Or why you should read Dune
by Frank Herbert
There are some works of Science Fiction that through their quality or influence have become essentially timeless classics. Just what these books are might vary person to person, since everyone makes their own totally valid canon. Dune is a novel that for me is absolutely canon, and maybe epitomizes what it means to be a classic work of Science Fiction. And I suspect that if you've read it, it's in your canon too.
Dune is the story of Paul Atreides, a would be messiah king in an alien culture. Paul is the sole ducal heir of a charismatic vassal of an interstellar empire. Due to disfavour with the Padishah Emperror, the Atreides family is being sent from their feudal home planet to the harsh desert planet Arrakis, also known as Dune. Arrakis is a deeply inhospitable planet nearly devoid of water, covered in deserts ruled by monstrous sandworms, home to the rebellious Fremen clans, and infested with agents of the hated Harkonnen rival family. Arrakis is also the source of Spice, the most sought after resource and drug in the universe. To survive this hellish world and betrayal from all around Paul Atreides will find himself at the crossroads of prophecy; a potential Lisan al-Gaib messiah to the Fremen and a possible Kwisatz Haderach, the foretold messiah of the Bene Gesserit. A position that might give Paul a chance to survive or give him the fulcrum he needs to disturb the order of the universe.
Dune is one of those unique, virtually perfect stories. The elaborate world of Dune; the cultures, the politics, the sheer conviction of the thing, is a thing to be marvelled at. In a world filled with novels that show futuristic cultures built on extrapolations Western Civilization, all rationality and lense-flare shiny, Dune really stands out using references from the Arabic cultures, the Byzantine Empire, and British Colonialism to create a much more original world. Add in some truly strange, psychedelic mysticism and aesthetic and Dune feels truly like an alien world. Dune is also significant for how it examines the way charismatic, messianic leaders can co-opt belief to gain power. This is a fundamentally human experience, repeated through our history, and one often not explored with the honesty and empathy on display in Dune. Dune is also one of the most interesting examinations of cultural collision and power systems in a colonial environment I've ever read, which is particularly striking given when the novel was published. This is a blisteringly smart and very strange novel that stands out from and above most other novels.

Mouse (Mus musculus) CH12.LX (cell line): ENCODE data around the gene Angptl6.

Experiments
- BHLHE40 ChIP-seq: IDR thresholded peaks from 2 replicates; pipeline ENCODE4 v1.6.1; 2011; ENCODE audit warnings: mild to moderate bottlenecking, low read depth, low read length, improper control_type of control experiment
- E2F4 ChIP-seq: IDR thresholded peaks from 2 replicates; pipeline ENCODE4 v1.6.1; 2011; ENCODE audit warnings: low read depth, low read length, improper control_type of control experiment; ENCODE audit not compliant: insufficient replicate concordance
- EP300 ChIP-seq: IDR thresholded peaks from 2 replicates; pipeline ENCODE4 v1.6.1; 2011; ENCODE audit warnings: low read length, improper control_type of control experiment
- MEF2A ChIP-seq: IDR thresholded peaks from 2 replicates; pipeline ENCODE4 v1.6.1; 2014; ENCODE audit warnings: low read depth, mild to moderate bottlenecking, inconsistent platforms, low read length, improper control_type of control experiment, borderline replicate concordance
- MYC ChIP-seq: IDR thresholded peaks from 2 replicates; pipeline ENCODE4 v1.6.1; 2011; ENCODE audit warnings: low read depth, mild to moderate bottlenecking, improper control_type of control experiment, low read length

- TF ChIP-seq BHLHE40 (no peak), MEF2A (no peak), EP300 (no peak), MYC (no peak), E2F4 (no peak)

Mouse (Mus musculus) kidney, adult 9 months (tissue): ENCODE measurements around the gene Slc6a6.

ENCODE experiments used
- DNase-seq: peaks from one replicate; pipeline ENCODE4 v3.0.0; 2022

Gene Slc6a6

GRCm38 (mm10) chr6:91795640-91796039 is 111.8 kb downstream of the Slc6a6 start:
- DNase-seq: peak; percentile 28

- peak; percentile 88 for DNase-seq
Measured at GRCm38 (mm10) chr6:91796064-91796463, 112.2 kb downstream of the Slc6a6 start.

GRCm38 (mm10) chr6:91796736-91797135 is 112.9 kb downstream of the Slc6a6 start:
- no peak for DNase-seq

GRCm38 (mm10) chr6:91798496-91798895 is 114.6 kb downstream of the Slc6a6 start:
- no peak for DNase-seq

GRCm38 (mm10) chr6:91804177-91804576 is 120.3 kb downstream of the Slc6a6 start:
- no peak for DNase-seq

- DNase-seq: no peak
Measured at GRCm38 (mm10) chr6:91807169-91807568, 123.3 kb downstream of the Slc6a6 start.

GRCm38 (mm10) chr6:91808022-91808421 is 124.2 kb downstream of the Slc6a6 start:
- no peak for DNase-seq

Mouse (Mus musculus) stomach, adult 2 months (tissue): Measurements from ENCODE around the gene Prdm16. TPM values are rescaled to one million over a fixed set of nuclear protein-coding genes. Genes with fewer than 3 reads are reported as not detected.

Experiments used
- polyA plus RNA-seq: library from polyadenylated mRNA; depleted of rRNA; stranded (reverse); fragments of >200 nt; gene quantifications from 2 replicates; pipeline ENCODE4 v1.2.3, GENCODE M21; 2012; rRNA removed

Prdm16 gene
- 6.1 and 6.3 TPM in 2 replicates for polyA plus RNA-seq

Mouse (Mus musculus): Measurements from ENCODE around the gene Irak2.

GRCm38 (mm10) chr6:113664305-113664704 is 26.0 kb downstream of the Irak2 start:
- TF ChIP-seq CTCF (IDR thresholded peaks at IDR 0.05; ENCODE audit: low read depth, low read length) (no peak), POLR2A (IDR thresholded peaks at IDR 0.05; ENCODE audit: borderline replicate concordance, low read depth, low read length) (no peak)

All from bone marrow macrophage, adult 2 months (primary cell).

Like... here's the thing: Dune has a bunch of sequels, some of which are regarded as quite good. I have never read them, and maybe, probably never will. Dune is such a singular, such an important book to me that I am not interested in having it diluted or scarred by lesser subsequent works. Dune is... everything it needs to be and I think I'm happiest with just that. *That* is how much I love this book.
I would recommend Dune to literally every human.